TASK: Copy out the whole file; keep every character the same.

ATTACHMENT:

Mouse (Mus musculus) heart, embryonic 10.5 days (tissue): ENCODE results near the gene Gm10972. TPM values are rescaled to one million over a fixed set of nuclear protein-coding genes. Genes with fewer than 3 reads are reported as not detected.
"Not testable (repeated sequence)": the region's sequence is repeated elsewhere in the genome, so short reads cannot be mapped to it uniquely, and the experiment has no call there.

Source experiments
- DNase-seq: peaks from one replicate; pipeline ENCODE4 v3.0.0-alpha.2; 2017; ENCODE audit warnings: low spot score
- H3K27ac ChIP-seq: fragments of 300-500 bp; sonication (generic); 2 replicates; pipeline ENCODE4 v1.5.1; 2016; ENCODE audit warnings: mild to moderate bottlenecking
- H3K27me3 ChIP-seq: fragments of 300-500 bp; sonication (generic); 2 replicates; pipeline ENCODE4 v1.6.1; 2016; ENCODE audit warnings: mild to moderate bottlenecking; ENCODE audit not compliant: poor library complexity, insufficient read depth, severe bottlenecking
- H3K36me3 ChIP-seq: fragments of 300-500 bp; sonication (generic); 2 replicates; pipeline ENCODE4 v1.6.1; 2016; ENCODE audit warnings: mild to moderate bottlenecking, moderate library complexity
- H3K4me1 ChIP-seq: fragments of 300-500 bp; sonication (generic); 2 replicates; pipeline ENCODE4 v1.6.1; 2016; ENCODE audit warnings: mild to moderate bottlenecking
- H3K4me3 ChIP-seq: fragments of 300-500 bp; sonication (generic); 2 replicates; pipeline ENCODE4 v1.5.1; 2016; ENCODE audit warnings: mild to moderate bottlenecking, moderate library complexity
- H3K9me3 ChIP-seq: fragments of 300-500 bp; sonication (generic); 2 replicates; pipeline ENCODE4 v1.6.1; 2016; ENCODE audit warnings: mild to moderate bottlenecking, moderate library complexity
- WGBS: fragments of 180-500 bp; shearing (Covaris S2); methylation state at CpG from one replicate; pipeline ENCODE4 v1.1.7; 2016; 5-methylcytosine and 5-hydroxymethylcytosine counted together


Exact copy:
Mouse (Mus musculus) heart, embryonic 10.5 days (tissue): ENCODE results near the gene Gm10972. TPM values are rescaled to one million over a fixed set of nuclear protein-coding genes. Genes with fewer than 3 reads are reported as not detected.
"Not testable (repeated sequence)": the region's sequence is repeated elsewhere in the genome, so short reads cannot be mapped to it uniquely, and the experiment has no call there.

Source experiments
- DNase-seq: peaks from one replicate; pipeline ENCODE4 v3.0.0-alpha.2; 2017; ENCODE audit warnings: low spot score
- H3K27ac ChIP-seq: fragments of 300-500 bp; sonication (generic); 2 replicates; pipeline ENCODE4 v1.5.1; 2016; ENCODE audit warnings: mild to moderate bottlenecking
- H3K27me3 ChIP-seq: fragments of 300-500 bp; sonication (generic); 2 replicates; pipeline ENCODE4 v1.6.1; 2016; ENCODE audit warnings: mild to moderate bottlenecking; ENCODE audit not compliant: poor library complexity, insufficient read depth, severe bottlenecking
- H3K36me3 ChIP-seq: fragments of 300-500 bp; sonication (generic); 2 replicates; pipeline ENCODE4 v1.6.1; 2016; ENCODE audit warnings: mild to moderate bottlenecking, moderate library complexity
- H3K4me1 ChIP-seq: fragments of 300-500 bp; sonication (generic); 2 replicates; pipeline ENCODE4 v1.6.1; 2016; ENCODE audit warnings: mild to moderate bottlenecking
- H3K4me3 ChIP-seq: fragments of 300-500 bp; sonication (generic); 2 replicates; pipeline ENCODE4 v1.5.1; 2016; ENCODE audit warnings: mild to moderate bottlenecking, moderate library complexity
- H3K9me3 ChIP-seq: fragments of 300-500 bp; sonication (generic); 2 replicates; pipeline ENCODE4 v1.6.1; 2016; ENCODE audit warnings: mild to moderate bottlenecking, moderate library complexity
- WGBS: fragments of 180-500 bp; shearing (Covaris S2); methylation state at CpG from one replicate; pipeline ENCODE4 v1.1.7; 2016; 5-methylcytosine and 5-hydroxymethylcytosine counted together